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North Carolina General Statute Chapter 20 - Motor Vehicles mentions a U-Turn only once. In § 20-140.3 (page 401):

On those sections of highways which are or become a part of the National System of Interstate and Defense Highways and other controlled-access highways, it shall be unlawful for any person:
[...]
(2) To make a left turn or a semicircular or U-turn except through an opening provided for that purpose in the dividing curb, separation section, or line on said highways

Obviously though there are other laws regarding U-Turns, I just don't know where they are written.

I have a few questions about general state roadway laws, all of which are asked in context of the United States.

  1. Are state's General Statutes the only written text regarding roadway laws for that state?
  2. Is there a written text of federal roadway laws which all states inherit?
  3. If a topic is not mentioned in a state's General Statute, is it found somewhere else, such as another piece of state text, the aforementioned federal text, or is it then up to the counties, cities, and local lawmakers to create law for?

I may have to use these answers for a co-worker who is very picky and very much likes to say, "Okay that sounds logical, but where is it actually written as law", so any citation to the written laws are very much appreciated.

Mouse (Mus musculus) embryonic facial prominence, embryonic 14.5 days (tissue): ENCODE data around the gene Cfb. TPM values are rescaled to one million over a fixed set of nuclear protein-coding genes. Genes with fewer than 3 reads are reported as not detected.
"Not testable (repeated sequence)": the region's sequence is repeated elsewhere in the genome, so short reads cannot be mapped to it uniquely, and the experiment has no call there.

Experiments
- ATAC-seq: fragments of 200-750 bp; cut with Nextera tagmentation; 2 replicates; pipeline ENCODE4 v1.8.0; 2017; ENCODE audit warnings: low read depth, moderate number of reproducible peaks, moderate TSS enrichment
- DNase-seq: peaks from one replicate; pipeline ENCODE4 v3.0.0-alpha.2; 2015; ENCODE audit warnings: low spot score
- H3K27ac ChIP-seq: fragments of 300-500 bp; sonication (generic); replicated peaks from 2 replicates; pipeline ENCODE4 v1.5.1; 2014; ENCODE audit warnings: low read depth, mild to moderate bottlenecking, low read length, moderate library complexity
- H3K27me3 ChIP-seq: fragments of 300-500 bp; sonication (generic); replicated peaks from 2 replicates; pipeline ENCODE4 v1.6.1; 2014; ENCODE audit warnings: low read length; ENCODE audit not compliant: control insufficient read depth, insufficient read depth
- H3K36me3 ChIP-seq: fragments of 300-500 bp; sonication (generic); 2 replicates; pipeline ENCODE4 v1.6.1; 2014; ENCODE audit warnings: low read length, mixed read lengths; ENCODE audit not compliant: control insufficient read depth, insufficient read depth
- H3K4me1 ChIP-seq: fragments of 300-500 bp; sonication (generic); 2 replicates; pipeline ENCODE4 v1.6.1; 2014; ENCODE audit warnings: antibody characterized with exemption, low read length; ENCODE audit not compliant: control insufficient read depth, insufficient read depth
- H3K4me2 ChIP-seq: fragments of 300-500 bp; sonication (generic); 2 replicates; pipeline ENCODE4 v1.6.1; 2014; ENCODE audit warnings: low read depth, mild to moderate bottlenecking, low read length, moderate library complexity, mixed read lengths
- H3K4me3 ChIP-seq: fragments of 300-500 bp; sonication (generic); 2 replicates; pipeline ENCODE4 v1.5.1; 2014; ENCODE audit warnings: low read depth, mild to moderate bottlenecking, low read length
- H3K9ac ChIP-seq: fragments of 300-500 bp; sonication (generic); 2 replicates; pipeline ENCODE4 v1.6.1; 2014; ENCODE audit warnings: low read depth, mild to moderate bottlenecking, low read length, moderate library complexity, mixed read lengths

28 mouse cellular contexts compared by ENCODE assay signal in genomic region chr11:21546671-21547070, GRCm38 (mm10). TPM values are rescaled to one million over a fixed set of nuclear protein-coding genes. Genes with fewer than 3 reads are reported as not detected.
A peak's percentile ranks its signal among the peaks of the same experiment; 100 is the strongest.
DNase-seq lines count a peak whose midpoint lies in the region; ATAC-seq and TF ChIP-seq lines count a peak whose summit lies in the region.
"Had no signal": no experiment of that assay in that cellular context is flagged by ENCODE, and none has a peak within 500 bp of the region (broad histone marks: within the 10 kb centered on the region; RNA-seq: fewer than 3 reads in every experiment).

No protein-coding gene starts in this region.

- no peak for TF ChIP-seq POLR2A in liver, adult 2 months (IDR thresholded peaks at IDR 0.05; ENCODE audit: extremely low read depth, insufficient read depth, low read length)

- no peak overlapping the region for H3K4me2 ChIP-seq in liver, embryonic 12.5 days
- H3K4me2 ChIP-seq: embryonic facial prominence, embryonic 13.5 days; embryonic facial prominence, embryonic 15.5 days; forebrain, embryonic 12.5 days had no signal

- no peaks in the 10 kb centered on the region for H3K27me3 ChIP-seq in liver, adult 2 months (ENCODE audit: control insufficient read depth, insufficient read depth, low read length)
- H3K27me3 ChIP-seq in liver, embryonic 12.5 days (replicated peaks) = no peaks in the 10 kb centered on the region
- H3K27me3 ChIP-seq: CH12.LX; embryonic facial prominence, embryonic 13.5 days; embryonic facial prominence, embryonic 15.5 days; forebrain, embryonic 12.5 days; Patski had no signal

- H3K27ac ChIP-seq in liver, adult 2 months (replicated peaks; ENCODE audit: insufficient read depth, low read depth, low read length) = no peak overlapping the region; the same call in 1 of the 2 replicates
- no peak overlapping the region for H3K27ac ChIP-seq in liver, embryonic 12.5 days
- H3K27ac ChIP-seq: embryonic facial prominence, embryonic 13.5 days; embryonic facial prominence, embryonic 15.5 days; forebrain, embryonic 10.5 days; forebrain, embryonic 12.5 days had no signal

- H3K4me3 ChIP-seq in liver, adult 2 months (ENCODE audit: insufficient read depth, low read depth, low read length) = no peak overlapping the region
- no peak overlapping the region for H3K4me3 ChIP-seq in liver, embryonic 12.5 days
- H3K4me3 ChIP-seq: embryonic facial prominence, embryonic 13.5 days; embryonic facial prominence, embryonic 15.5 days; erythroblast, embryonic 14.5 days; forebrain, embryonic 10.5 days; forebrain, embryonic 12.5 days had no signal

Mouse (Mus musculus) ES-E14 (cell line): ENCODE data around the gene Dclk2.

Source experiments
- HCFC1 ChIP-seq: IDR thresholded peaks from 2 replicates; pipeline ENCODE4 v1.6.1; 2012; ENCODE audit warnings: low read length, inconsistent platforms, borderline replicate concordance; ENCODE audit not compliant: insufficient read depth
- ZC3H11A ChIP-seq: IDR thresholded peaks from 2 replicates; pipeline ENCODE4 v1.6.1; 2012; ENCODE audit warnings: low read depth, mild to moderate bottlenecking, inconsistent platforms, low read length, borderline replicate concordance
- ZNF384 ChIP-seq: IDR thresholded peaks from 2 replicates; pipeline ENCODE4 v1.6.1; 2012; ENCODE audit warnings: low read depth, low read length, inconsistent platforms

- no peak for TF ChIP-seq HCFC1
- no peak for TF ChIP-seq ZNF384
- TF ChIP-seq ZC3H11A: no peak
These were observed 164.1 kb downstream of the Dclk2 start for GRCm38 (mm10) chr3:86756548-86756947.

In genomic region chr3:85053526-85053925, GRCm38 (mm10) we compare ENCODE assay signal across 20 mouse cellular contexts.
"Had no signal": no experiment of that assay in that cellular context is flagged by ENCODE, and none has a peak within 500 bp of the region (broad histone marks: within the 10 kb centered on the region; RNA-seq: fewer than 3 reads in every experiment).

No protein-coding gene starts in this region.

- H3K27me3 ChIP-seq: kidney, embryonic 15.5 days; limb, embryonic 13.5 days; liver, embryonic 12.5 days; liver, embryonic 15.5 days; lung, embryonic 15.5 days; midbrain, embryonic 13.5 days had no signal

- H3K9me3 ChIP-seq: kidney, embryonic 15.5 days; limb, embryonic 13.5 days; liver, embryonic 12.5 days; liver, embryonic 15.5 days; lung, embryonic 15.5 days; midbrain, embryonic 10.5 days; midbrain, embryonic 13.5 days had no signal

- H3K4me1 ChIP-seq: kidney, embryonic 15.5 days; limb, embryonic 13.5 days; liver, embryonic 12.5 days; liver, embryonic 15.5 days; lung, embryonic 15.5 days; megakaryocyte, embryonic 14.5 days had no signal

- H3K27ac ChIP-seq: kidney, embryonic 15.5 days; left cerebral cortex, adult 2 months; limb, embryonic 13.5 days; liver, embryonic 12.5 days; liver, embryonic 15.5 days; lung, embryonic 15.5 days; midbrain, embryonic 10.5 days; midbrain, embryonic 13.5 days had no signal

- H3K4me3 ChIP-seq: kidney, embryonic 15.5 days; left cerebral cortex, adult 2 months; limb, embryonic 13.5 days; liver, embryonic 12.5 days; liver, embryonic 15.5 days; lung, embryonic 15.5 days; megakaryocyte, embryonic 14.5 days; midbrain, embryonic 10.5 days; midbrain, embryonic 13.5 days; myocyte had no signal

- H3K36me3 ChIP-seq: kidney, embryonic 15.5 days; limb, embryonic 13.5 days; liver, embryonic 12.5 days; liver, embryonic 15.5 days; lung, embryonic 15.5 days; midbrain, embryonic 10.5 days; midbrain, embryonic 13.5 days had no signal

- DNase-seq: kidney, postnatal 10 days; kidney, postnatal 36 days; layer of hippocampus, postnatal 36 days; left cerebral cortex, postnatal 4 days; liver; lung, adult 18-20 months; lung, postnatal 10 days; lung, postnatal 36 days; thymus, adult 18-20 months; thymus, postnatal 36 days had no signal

• Can you explain why it's obvious that there are other relevant laws? It probably is because of a general description that implicitly does not include u-turns (in specifying legal acts) or implicitly does (specifying illegal acts). Or possibly municipal code (cities often have their own traffic laws). – user6726 Apr 8 at 14:26
  • @user6726 Specifically, the reason why I am asking is because the coworker believes it to be legal to make a U-Turn at a solid red arrow so long as he comes to a complete stop, which led to a search through the GS. A U-Turn is only mentioned once, and § 20-158 does not mention a solid red arrow or a green arrow, only a "steady yellow arrow light," which leads me to believe that there must be somewhere else that traffic laws are written. I am still interested in the answers to my general questions, even if the U-Turn aspect can be answered otherwise. – Tyler N Apr 8 at 14:38
  • Welcome to Law.SE! Please note the preferred format for block quoting. – A. K. Apr 8 at 14:39
  • @A. K. Thank you for the edit, I quickly browsed other questions before posting for format reference but I didn't see any examples in my quick search. – Tyler N Apr 8 at 14:40
  • I think you should remember that under our system of laws, you are allowed to do what is not prohibited. Unless you are looking for an exception, you don't look for law that says you can do something, you look for law that says you can't do something. – A. K. Apr 8 at 14:45